Pros: Kills fleas deader than hell
Cons: Might kill your plants and fish, too
I love Raid pest control products. There's none of that limp-wristed, "this stuff is all natural and wouldn't harm a fly" trash with Johnson Wax's Raid brand. Oh, heck no. With Raid, the message is more like, "there's a lot of deadly, barely-stable chemicals in this and one squirt will kill anything with six or eight legs." Yeah, that's what I want to hear. When I'm mad about a particular pack of bugs, I want every one of the bastards dead as soon as I dose them with a stream of man-made chemicals. In this age of "natural" pest control products that don't work worth a damn, Raid's a nice brand to have around -- one that's built a reputation for killing insects with chemicals that work quickly and directly. After all, just read the can -- "Kills Fleas Dead In Your Home and On Your Dog."
Now, here in Arkansas, fleas are a problem during the spring, summer and fall. They're a particularly bad problem in Casa de HawgWyld as we have a "sissy dawg" in the house as well as a couple of cats. Therefore, fleas must be battled constantly unless we want to surrender our home to them. In our war against the bastard fleas, we've formed a solid alliance with Raid Flea Killer around here and have managed to keep the little critters from gaining a foothold in our home.
Now, according to the purple can of this stuff, here are the active ingredients (for the folks interested in such things):
Piperonyl butoxide, technical (0.140%)
N-octyl bicycloheptene dicarboximide (0.980%)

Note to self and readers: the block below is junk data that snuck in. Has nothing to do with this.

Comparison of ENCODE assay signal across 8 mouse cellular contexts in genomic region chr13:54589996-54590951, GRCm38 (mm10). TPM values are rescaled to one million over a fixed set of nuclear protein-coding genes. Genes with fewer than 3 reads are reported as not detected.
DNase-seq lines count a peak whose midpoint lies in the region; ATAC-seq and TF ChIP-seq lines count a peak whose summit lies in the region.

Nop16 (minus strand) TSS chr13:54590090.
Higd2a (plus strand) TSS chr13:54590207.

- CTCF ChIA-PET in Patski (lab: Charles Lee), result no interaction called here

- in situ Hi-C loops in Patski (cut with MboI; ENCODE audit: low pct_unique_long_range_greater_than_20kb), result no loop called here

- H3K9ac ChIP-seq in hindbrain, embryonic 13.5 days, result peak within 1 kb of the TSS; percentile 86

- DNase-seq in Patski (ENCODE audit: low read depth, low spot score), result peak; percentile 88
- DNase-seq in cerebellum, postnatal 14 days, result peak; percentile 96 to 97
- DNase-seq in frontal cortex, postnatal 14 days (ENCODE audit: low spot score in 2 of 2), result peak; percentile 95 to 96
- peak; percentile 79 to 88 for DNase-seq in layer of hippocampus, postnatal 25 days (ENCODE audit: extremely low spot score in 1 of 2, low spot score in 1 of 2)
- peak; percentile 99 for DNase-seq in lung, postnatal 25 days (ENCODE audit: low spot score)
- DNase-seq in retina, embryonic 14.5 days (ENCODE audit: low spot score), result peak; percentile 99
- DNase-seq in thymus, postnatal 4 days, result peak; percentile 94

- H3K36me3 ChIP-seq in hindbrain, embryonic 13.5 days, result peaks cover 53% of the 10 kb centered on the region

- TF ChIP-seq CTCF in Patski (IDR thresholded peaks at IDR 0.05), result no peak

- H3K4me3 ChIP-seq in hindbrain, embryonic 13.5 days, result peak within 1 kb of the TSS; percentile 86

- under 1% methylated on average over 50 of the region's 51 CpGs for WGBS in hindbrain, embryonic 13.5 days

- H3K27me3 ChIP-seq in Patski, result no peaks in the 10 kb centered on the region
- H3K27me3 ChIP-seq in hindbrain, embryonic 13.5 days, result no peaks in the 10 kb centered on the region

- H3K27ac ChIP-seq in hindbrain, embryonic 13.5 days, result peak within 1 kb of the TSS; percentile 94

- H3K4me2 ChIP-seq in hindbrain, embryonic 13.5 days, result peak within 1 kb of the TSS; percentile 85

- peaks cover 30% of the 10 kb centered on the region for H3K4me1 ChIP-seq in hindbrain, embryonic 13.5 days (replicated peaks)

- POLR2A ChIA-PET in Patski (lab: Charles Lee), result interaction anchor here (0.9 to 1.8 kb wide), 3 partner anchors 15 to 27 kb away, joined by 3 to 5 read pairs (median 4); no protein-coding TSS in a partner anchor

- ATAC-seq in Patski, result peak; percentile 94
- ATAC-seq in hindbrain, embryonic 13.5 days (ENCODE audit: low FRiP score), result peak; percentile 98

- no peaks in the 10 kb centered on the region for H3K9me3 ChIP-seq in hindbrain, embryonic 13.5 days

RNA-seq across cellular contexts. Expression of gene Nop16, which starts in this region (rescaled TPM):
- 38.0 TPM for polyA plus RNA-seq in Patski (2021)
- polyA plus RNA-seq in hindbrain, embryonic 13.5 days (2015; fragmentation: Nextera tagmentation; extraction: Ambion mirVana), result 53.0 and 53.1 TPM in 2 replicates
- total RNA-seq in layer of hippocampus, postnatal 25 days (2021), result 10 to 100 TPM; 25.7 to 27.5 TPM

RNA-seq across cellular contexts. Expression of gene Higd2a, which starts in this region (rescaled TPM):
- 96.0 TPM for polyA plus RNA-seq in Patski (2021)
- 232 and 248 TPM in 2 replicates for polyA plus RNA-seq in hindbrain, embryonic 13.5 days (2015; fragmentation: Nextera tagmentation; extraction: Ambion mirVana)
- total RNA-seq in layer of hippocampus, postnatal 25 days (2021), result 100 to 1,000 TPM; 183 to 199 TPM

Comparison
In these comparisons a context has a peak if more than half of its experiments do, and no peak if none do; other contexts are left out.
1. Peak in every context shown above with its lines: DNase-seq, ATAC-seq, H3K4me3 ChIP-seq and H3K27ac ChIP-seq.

So, what does all that mean? Damned if I know. However, I do know this -- this flea killer gets rid of fleas (and cuts down on ticks, too) and hasn't made any of my family members (wife, two children and me) or our dogs and cats sick. And, when I say it gets rid of fleas, I mean it. I ran a little test, in fact.
This stuff, according to Raid, can be sprayed directly on dogs. So, I tried it on my dog after I noticed about five fleas on her stomach. I squirted said dog and the fleas dropped dead instantly. That's proof enough, I think, and I spray our carpets lightly with this about once a week. I started using this after my home was almost taken over by fleas about two years ago and noticed I was able to reclaim my territory very quickly. And, I've learned that a light dusting amounts to "flea genocide" in a house, so getting rid of the little bastards with Raid is cheap, too (about $5 a can).
And, wait, there's more! The can says this stuff works on ticks (as I've mentioned), and I can vouch for that. It's also supposed to eliminate roaches, silverfish and crickets. I haven't had the chance to experiment on any of those posts. However, I have sprayed an ant or two with it and even blasted a flying bug out of the air with Raid. Those critters curled up and died, too. So, I'd wager that few insects can survive a snoot-full of Raid.
Now, such insect-slaughtering power does come with a drawback or two. First of all, the can warns that it can kill plants and fish. Second, this stuff is poison and should be kept away from children (particularly my children -- Raid kills pests, after all). Third, the can says nothing about spraying it on cats, so I'd avoid doing that. Fourth, the stuff is a bit stinky, but the odor doesn't hang around for long.
All in all, Raid has made yet another product that works as promoted. It's a no-nonsense can full of chemicals that kills the hell out of fleas. That's good enough for me.